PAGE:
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    There is nothing wrong with having both. Nowhere in the world says that you can't have more than one light. Restrictions are more like that they must not blind, must be the right colours, and some locations disallow blinking lights. Personally I run three front and five rear lights in winter. – Criggie Jan 26 '17 at 8:35
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    Most bike lights are not bright enough for riding across a park with no street lighting. I found this review torchythebatteryboy.com/p/bike-light-database.html helpful. – Christian Lindig Jan 26 '17 at 9:21
  • Twenty years ago I wondered why some bike magazine didn't do a study of bike lights and measure them in a way that was meaningful to cyclists. It looks like the "Battery Boy" link above comes close, though I'd like to see a hair more rigor. – Daniel R Hicks Jan 26 '17 at 13:57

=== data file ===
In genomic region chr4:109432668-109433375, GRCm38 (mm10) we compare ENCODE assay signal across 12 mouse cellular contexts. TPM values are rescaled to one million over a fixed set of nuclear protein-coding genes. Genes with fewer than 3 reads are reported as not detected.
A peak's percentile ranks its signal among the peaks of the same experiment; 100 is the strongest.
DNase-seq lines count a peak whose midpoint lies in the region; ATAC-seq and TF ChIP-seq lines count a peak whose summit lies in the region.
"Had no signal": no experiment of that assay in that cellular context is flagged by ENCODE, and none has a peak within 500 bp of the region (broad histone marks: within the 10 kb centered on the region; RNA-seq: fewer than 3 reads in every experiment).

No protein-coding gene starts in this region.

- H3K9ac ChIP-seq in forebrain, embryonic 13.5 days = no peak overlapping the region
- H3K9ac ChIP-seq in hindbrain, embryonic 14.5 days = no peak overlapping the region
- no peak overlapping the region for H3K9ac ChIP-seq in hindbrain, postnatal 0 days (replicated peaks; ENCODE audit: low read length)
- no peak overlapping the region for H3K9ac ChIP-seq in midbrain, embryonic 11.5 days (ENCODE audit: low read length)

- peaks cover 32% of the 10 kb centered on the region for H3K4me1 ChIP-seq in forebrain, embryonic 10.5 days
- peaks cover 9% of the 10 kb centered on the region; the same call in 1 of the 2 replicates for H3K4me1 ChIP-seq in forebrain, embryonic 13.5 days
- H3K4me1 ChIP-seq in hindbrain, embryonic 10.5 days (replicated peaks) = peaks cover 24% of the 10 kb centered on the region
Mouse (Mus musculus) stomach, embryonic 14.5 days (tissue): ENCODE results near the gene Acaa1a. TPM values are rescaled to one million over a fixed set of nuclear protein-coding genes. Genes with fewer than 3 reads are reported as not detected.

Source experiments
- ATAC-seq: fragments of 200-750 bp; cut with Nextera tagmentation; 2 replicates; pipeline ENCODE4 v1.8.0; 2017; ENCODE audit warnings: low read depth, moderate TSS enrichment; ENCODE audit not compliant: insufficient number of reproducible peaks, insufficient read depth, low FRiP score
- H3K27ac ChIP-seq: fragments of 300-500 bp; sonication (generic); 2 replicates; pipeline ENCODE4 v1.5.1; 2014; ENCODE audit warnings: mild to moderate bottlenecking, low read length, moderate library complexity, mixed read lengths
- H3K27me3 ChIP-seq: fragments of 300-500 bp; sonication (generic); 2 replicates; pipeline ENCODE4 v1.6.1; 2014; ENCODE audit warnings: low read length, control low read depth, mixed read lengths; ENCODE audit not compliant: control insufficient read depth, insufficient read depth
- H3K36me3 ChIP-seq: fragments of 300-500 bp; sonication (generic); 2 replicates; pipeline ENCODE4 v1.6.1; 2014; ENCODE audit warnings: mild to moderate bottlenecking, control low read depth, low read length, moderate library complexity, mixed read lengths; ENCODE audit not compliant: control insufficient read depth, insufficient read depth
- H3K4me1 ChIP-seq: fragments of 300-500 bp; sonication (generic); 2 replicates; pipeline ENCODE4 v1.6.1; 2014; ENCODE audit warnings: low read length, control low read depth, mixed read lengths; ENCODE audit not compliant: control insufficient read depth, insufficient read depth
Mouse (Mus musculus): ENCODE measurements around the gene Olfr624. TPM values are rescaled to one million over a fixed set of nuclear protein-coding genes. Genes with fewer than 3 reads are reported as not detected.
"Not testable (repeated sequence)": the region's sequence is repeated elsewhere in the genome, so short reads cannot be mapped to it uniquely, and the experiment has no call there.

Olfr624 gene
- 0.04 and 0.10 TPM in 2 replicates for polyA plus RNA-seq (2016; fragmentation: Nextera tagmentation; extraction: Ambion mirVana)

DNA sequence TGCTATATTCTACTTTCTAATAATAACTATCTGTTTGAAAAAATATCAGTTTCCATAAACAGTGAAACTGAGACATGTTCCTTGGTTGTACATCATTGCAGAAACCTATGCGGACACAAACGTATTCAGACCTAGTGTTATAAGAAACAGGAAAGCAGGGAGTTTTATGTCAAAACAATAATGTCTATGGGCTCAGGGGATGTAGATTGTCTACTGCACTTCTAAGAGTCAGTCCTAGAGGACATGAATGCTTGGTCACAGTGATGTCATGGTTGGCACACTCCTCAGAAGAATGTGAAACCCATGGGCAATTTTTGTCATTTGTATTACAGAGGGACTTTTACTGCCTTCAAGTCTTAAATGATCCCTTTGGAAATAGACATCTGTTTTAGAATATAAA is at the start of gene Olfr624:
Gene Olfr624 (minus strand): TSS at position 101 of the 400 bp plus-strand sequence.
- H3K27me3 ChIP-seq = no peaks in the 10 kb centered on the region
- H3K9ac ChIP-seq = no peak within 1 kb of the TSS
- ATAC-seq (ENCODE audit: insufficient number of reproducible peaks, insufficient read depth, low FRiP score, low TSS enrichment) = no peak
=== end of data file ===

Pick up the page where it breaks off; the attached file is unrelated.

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    It looks like you are talking about axasecurity.com/bike-security/en-gb/products/lights/…. This is probably good enough for a city environment but not if you riding on streets with no public illumination. I'm inferring that from the size of the battery - bright lights have much bigger batteries. I would consider 50h of battery life from 3xAA very optimistic. – Christian Lindig Jan 26 '17 at 14:31
  • @ChristianLindig I agree with you. Since I commute every day, 2 hours a day, the cost on batteries would grow too much. I am still opting for the dynamo, and maybe use the battery powered for my other bike, which I use on longer excursions. – L.Dutch - Reinstate Monica Jan 27 '17 at 6:00